Warcats fans had much to cheer about this year after the co-op football team finished 2019 as conference champions. But next year, there will be no Warcats fans, because there will be no Warcats.
“We’re going to discontinue the co-op,” said Scott Moe, Watersprings athletic director.
New enrollment classification numbers that would have bumped the 1A Division II team up to 1A Division I are the reason the Clark County-Watersprings team is coming to an end.
The team has been part of Idaho’s smallest division since it began in 2017. In August of 2019, however, the Idaho High School Activities Association Board of Directors voted to lower the maximum enrollment from 99/100 students to 84/85, IHSAA Executive Director Ty Jones said.
Moe said combined, Clark County and Watersprings had an enrollment of 89 students. Brett Murdock, a coach for the team in Clark County, said that was bad news for the players and coaches.
“We do not want to play in the division above, it’s just hard to be competitive without the same number of kids,” Murdock said.
Instead of accepting the team’s new classification, the two schools petitioned the IHSAA Board of Directors to keep their co-op team in the lower division for the upcoming season. Their petition was denied.
“Our board is pretty strict with (enrollment) numbers on co-ops,” Jones said. “The co-op itself is fine, if they want to continue with the co-op.”
Moe said the coaches were not interested in continuing with the co-op when it meant moving to 1AD2. Chris Strahm, football coach at Watersprings, said he thinks the state has a misconception about co-ops being a way to create “powerhouses.” He said he worried about the Warcats because of the team’s successful season, which he attributed to the increased skill of returning players.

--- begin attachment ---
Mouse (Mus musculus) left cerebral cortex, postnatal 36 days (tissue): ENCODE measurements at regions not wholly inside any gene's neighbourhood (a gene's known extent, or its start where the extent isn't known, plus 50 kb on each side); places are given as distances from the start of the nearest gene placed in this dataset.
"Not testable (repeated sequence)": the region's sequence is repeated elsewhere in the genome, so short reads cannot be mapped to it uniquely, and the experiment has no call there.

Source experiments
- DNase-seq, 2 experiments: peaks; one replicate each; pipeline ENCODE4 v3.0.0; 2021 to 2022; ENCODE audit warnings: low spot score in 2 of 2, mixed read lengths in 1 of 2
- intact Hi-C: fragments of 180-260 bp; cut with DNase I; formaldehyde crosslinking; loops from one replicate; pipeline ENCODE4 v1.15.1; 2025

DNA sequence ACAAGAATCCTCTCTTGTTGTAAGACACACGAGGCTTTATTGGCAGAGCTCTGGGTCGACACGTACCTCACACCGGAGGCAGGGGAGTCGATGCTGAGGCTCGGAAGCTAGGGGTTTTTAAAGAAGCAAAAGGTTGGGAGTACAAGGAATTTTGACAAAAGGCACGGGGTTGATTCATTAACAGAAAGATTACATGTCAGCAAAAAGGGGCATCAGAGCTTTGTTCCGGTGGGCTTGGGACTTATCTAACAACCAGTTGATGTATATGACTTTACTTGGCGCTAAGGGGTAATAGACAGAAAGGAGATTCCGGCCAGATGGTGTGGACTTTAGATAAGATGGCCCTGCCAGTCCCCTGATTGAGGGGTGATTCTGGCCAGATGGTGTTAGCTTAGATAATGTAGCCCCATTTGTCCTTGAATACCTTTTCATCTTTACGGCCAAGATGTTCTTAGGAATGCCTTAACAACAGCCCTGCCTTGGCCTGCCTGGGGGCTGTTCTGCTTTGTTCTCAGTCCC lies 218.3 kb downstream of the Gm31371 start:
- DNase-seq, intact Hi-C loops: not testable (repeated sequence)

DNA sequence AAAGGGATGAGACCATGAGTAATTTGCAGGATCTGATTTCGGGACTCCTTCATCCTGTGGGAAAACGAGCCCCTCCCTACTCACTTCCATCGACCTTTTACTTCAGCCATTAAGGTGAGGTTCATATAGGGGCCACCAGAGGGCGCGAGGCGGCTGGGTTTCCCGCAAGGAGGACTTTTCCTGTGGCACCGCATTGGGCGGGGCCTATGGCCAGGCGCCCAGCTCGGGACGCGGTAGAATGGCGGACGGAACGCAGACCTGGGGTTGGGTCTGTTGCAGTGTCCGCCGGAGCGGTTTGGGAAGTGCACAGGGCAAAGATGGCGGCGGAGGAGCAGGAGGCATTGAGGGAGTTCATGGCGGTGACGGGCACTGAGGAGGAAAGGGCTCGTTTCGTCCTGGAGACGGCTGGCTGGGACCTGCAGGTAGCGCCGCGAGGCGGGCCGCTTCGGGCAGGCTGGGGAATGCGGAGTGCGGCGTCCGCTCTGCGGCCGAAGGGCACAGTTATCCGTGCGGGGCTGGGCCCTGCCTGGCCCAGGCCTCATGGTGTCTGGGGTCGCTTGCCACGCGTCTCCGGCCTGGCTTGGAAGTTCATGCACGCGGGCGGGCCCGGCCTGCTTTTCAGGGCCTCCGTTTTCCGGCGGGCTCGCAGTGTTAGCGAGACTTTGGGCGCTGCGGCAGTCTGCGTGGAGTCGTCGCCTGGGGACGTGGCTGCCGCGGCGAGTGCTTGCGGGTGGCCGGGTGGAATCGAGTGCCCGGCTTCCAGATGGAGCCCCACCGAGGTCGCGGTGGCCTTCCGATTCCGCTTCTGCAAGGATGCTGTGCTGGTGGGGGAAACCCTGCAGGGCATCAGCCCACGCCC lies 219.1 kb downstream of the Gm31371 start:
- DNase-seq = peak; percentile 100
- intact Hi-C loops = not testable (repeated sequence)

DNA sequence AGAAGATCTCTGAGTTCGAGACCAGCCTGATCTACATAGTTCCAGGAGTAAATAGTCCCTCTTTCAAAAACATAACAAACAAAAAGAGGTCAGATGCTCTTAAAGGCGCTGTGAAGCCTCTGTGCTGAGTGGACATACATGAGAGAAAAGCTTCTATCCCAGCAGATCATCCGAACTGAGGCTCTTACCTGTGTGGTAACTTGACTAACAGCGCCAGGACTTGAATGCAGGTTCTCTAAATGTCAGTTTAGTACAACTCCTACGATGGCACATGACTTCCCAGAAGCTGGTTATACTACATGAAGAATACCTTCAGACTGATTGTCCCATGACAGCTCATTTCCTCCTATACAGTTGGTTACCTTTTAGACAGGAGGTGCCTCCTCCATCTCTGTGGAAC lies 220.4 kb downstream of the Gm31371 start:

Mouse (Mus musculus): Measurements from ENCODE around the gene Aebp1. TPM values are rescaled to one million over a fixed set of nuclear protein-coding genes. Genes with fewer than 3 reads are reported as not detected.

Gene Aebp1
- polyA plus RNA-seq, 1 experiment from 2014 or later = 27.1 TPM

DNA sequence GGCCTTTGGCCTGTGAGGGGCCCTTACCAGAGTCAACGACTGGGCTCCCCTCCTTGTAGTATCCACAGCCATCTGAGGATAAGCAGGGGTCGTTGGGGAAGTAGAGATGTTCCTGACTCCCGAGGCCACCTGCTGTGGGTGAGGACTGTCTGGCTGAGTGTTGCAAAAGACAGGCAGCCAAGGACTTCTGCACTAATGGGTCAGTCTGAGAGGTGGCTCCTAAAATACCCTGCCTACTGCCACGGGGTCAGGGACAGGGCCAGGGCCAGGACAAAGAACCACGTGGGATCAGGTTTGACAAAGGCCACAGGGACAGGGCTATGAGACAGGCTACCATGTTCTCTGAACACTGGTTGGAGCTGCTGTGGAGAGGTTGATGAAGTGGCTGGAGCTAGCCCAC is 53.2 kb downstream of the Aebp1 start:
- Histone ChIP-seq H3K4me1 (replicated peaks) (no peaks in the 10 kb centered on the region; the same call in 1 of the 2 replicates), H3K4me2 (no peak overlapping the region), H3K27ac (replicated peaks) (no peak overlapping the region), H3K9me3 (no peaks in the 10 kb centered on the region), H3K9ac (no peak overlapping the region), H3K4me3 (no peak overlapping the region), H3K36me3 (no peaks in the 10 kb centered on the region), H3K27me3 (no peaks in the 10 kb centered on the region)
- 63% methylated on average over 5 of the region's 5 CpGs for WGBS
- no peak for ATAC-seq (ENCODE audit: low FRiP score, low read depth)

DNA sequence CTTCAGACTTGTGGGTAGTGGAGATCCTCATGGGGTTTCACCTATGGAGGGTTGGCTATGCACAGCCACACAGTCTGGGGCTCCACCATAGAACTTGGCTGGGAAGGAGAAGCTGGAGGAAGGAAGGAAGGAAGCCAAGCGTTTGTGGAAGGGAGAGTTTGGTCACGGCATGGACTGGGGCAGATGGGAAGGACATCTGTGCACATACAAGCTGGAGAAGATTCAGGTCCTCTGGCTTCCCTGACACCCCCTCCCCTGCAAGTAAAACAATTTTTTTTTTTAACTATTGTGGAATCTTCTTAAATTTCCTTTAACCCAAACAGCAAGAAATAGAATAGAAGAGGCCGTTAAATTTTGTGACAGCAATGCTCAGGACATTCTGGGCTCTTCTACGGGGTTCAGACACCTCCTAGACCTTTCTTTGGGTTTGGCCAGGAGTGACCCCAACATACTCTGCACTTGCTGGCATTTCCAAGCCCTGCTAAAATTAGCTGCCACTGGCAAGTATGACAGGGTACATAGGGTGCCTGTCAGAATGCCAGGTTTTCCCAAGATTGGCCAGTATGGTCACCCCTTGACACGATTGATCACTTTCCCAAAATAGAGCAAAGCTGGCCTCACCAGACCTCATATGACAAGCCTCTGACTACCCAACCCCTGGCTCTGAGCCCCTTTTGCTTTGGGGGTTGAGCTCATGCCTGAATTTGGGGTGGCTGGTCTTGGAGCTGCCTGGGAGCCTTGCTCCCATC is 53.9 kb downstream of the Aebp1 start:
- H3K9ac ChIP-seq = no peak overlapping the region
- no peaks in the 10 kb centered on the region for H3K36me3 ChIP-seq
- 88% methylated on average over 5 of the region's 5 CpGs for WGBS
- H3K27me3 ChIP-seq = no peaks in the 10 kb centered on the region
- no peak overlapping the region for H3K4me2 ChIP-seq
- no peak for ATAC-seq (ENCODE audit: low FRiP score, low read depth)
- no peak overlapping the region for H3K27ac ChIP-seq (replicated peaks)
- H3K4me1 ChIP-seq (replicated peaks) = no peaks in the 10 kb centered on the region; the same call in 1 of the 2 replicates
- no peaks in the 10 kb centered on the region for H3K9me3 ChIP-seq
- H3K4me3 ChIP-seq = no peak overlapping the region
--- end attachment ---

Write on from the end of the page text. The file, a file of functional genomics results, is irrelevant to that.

“Going up into an upper division with 18 kids is a really hard thing to think about … I don’t feel like that’s a powerhouse by any stretch of the imagination,” Strahm said.
Multiple individuals indicated the decision to discontinue the Warcats was a tough one. Moe said those at the two schools have worked well together, and B. J. Adams, athletic director at Clark County High School, said she agrees.
“We’ve had a very, very successful relationship,” Adams said.
Moe said Watersprings plans on fielding its own team next year, but the future for Clark County is more uncertain. Brett Murdock, who is a Clark County school board member and also coached the team, said there are not enough students interested in football in Clark County for the school to have a team without forming a co-op.
“Quite frankly, we can’t fill the team by ourselves,” Murdock said.
Currently, the school is currently looking at different options for students wanting to play football in Clark County next year, Adams said.
Murdock said no other Clark County sports team will be affected by the enrollment number change, since Clark County enrollment numbers alone are still well below the new limit.